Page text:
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Women who eat too much fast food and not enough fruits take longer to get pregnant

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Posted May 8, 2018

Conceiving a child is a dream to many. But not everyone will be successful in this endeavour. Becoming pregnant is not always that easy and some lifestyle changes need to be made. Scientists from the University of Adelaide conducted a study, which revealed that those women who eat too much fast food take longer to become pregnant.

Women who don’t eat enough fruits and consume too much fast food take longer to get pregnant. Image credit: Michelle Tribe via Wikimedia (CC BY 2.0)

It is not a surprise that diet is very important when conceiving a child. Healthy animals are more likely to conceive – that is how nature is. Quite simply, the baby is made from what mother eats and her chances of having a hospitable environment are smaller if she eats a lot of unhealthy food. Scientists asked 5598 women in Australia, New Zealand, the UK and Ireland about their diet in order to confirm that there is a relation between conception times and the diet. 8 % of couples were considered infertile because they took more than a year to conceive and 39 % conceived within a month of trying.

Obviously, scientists confirmed that eating unhealthy food prolongs the time it takes to conceive. Between those who ate the least amount of fruit 12 % were classified as infertile. And between those who ate fast food once a week or more often 16 % were infertile. In other words, eating junk food and not enough fruits prolongs conception times to over a year. You might notice that the difference is small (4 % of increase for inefficient intake of fruit and 8 % increase for fast food), but it is actually quite significant, especially having in mind that the change is easy to make. Women trying to get pregnant should limit their intake of burgers, pizza, fried chicken, chips and eat more fruit – that is the biggest advice scientists have for them.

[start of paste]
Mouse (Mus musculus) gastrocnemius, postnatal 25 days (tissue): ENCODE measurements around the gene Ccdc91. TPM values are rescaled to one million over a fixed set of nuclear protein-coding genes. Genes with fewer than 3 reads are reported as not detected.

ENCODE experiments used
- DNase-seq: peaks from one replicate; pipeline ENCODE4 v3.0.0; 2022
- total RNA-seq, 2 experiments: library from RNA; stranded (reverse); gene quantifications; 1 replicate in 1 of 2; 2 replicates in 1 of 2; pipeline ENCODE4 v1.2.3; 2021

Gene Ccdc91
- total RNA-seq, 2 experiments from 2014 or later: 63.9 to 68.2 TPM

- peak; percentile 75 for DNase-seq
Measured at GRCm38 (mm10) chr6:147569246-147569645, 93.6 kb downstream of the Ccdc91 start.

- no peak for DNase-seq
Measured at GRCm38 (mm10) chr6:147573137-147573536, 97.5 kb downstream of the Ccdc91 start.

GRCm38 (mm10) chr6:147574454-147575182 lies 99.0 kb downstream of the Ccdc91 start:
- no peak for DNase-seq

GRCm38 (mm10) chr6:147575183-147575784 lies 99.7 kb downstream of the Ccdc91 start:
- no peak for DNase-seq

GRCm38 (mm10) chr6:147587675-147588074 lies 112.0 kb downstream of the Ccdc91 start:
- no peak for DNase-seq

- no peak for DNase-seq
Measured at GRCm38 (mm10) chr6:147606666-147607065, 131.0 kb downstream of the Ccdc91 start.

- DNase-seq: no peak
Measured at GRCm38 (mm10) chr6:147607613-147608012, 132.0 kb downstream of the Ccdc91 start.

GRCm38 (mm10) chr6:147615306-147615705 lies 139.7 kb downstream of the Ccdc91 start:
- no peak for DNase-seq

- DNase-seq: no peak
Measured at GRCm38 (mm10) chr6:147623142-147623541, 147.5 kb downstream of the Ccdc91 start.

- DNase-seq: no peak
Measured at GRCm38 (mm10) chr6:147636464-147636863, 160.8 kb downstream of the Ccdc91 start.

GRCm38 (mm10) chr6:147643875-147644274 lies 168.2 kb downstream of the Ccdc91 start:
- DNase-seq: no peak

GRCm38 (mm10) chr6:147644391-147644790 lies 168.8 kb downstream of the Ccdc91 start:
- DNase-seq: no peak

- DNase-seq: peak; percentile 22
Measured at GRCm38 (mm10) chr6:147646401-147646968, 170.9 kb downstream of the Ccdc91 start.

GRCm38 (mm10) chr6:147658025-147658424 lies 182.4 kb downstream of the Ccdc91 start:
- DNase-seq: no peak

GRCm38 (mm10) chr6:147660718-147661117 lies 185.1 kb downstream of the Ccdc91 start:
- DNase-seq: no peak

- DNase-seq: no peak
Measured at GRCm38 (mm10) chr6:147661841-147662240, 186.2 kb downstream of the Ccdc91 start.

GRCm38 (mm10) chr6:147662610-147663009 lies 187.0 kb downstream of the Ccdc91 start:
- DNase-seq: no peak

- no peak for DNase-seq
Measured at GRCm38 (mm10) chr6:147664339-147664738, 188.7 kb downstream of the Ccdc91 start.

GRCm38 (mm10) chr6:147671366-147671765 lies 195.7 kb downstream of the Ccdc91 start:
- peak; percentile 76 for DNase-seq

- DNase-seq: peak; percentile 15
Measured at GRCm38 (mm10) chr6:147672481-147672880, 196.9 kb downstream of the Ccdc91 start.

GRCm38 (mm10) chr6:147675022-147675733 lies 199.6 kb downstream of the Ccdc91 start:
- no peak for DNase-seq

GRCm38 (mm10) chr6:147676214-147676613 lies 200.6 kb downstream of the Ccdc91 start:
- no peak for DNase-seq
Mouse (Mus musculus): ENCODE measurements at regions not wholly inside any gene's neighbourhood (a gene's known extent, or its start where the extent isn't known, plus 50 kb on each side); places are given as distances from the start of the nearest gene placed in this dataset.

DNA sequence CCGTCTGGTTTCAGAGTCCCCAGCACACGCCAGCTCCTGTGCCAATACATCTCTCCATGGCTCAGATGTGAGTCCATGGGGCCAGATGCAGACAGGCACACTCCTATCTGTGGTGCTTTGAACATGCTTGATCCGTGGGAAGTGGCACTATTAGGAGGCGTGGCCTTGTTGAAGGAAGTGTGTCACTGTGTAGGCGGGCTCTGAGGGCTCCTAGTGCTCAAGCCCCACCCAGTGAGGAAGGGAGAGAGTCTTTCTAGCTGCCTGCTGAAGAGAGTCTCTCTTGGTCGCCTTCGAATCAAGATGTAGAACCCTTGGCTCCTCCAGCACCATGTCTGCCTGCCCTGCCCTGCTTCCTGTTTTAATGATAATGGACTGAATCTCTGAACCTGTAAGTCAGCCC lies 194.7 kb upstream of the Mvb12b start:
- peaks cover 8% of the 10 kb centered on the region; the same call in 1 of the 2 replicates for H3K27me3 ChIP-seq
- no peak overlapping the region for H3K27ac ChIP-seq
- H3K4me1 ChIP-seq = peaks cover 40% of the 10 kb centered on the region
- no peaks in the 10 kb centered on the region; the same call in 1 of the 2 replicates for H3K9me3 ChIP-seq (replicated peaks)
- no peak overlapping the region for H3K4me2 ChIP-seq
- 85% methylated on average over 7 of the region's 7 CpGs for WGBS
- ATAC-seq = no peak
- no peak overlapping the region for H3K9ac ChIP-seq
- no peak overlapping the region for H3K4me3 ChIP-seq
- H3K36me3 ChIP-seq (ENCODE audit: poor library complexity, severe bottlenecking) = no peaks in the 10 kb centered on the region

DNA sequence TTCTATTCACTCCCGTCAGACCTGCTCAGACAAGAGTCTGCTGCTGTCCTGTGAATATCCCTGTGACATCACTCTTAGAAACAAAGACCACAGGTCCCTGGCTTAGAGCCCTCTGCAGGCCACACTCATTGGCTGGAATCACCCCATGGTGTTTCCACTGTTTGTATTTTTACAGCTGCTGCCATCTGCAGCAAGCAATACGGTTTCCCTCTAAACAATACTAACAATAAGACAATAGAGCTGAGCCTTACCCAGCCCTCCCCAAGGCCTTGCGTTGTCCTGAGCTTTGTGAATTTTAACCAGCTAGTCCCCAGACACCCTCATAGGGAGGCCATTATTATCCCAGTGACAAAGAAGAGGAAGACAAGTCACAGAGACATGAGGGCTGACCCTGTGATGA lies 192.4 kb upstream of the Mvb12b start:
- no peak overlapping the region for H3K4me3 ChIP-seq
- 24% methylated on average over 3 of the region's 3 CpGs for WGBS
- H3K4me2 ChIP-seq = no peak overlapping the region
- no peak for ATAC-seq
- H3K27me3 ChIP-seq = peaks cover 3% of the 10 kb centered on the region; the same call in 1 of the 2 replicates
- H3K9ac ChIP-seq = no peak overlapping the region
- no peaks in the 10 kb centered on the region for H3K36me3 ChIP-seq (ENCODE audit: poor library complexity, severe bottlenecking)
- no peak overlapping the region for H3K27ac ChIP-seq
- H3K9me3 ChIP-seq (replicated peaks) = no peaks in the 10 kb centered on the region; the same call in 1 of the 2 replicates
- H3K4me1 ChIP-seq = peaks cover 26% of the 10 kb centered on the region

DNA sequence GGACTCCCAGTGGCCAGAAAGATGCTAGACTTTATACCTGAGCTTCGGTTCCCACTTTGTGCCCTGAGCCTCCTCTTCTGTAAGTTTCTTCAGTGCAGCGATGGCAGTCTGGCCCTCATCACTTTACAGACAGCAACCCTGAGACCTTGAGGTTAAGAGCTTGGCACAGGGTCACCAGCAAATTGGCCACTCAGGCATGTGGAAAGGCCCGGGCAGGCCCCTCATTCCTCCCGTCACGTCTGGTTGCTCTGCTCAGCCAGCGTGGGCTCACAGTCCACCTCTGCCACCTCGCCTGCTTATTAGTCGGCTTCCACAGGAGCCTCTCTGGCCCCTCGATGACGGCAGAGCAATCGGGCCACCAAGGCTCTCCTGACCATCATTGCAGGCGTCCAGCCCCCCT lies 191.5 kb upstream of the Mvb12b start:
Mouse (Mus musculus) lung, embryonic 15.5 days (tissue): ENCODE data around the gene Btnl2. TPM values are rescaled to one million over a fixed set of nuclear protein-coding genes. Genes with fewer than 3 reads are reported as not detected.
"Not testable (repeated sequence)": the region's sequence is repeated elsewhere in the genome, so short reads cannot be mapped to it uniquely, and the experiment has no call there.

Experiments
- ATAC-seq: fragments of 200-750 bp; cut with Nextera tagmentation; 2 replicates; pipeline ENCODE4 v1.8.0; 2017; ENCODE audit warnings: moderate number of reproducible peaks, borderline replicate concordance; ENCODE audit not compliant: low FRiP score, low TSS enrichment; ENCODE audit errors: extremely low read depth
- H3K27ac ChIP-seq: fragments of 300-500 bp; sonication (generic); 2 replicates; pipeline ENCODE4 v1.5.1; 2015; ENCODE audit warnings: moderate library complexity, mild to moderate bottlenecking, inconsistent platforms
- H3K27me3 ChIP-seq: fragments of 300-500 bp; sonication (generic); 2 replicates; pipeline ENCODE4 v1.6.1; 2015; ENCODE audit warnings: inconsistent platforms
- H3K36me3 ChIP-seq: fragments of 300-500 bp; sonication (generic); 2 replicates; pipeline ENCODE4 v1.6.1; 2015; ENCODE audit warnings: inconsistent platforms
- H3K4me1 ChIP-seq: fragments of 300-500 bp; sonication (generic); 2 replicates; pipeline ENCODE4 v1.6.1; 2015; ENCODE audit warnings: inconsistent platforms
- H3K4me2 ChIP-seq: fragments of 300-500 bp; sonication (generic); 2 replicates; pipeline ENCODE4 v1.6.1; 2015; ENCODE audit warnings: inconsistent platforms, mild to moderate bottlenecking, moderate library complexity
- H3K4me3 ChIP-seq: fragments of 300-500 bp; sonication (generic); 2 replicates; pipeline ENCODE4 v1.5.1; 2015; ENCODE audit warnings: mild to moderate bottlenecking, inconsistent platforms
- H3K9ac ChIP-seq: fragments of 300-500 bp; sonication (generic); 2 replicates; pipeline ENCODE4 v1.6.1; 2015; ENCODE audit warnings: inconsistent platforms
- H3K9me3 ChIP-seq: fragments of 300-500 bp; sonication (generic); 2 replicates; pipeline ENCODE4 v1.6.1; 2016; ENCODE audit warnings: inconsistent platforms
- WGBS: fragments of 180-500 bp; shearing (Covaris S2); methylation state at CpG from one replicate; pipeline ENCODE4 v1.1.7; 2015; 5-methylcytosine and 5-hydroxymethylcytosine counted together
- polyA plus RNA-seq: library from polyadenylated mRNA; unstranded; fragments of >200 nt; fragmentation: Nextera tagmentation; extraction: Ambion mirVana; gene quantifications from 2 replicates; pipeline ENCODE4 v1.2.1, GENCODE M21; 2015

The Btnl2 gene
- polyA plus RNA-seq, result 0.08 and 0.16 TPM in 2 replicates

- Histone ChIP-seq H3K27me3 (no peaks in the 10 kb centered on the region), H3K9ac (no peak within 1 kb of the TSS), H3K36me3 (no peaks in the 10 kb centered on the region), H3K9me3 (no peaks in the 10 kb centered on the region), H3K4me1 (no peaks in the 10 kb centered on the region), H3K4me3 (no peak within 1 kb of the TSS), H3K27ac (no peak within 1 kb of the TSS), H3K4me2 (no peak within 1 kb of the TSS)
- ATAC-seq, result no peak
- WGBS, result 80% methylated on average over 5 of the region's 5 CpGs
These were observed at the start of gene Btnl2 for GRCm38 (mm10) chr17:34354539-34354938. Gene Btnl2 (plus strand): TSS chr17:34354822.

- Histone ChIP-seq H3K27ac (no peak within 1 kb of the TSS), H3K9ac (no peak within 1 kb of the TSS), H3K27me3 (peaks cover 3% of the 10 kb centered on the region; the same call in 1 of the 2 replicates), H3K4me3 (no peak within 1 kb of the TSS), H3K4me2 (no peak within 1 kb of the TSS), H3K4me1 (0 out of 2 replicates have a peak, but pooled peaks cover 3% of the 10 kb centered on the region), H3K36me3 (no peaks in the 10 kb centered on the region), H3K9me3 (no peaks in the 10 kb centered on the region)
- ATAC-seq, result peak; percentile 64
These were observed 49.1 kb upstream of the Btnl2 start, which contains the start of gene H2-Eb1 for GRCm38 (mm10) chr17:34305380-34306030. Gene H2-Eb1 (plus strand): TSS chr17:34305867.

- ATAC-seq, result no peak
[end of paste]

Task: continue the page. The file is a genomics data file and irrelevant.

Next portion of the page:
Interestingly, scientists found that not eating enough fruits is a problem, but not eating enough green leafy vegetables or fish did not have such effect. Of course, this could be one of the limitations of the study of direction for future research. Dr Jessica Grieger, first author of the study, said: “For any dietary intake assessment, one needs to use some caution regarding whether participant recall is an accurate reflection of dietary intake. However, given that many women do not change their diet from pre-pregnancy to during pregnancy, we believe that the women’s recall of their diet one month prior to pregnancy is likely to be reasonably accurate”.

Conceiving a child is a huge responsibility. It is important to do it correctly and it definitely requires some effort. Changing your lifestyle slightly is really not that hard, having in mind the cost of bad choices.

 

Source: University of Adelaide

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